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Abstract. This paper compares different approaches for computing power products � 1≤i≤k ge i i in commutative groups. We look at the conventional simultaneous exponentiation approach and present an alternative strategy, interleaving exponentiation. Our comparison shows that in general groups, sometimes the conventional method and sometimes interleaving exponentiation is more efficient. In groups where inverting elements is easy (e.g. elliptic curves), interleaving exponentiation with signed exponent recoding usually wins over the conventional method. 1
Analysis of Sliding Window Techniques for Exponentiation
 Computers and Mathematics with Applications
, 1995
"... The mary method for computing x E partitions the bits of the integer E into words of constant length, and then performs as many multiplications as there are nonzero words. Variable length partitioning strategies have been suggested to reduce the number of nonzero words, and thus, the total number ..."
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The mary method for computing x E partitions the bits of the integer E into words of constant length, and then performs as many multiplications as there are nonzero words. Variable length partitioning strategies have been suggested to reduce the number of nonzero words, and thus, the total numberofmultiplications. Algorithms for exponentiation using such partitioning strategies are termed sliding window techniques. In this paper, we give algorithmic descriptions of two recently proposed sliding window techniques, and calculate the average number of multiplications by modeling the partitioning process as a Markov chain. We tabulate the optimal values of the partitioning parameters, and show that the sliding window algorithms require up to 8 # fewer multiplications than the mary method. Key Words: Analysis of algorithms, exponentiation, binary method, mary method, Markovchain. CR Categories: E.3, F.2.1, G.1.0. 1 Introduction The computation of x E for a positiveinteger E is req...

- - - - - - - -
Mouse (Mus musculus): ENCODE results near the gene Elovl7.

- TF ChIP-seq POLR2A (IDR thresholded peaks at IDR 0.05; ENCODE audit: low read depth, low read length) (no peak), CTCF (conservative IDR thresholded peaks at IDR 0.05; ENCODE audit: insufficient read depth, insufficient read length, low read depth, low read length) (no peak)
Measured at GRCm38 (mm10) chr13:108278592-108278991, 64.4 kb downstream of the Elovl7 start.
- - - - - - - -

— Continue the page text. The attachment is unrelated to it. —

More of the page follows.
Efficiency and Security of Cryptosystems Based on Number Theory
, 1996
"... , 44 equivalent, 48 admissible, 19 associated, 48 binary addition chain, 45 binary method, 43, 63 Carmichael function, 4 Carmichael number, 16, 29 Chinese Remainder Theorem, 5 complex extension, 3 conjugate, 3 CRT, 5 Dickson polynomials, 11 doubling step, 63 dual, 48 Fermat test, 15, 16 graph reduce ..."